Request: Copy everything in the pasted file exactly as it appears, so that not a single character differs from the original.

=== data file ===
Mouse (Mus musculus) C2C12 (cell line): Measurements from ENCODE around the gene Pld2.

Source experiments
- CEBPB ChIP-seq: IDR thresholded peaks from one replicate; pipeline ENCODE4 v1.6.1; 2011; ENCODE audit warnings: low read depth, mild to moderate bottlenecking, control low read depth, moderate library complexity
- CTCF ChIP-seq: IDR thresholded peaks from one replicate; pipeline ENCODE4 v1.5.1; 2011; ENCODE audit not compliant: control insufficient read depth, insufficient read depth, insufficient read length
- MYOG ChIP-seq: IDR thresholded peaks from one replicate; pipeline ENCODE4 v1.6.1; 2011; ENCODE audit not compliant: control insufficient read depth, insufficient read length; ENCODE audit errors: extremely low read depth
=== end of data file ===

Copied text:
Mouse (Mus musculus) C2C12 (cell line): Measurements from ENCODE around the gene Pld2.

Source experiments
- CEBPB ChIP-seq: IDR thresholded peaks from one replicate; pipeline ENCODE4 v1.6.1; 2011; ENCODE audit warnings: low read depth, mild to moderate bottlenecking, control low read depth, moderate library complexity
- CTCF ChIP-seq: IDR thresholded peaks from one replicate; pipeline ENCODE4 v1.5.1; 2011; ENCODE audit not compliant: control insufficient read depth, insufficient read depth, insufficient read length
- MYOG ChIP-seq: IDR thresholded peaks from one replicate; pipeline ENCODE4 v1.6.1; 2011; ENCODE audit not compliant: control insufficient read depth, insufficient read length; ENCODE audit errors: extremely low read depth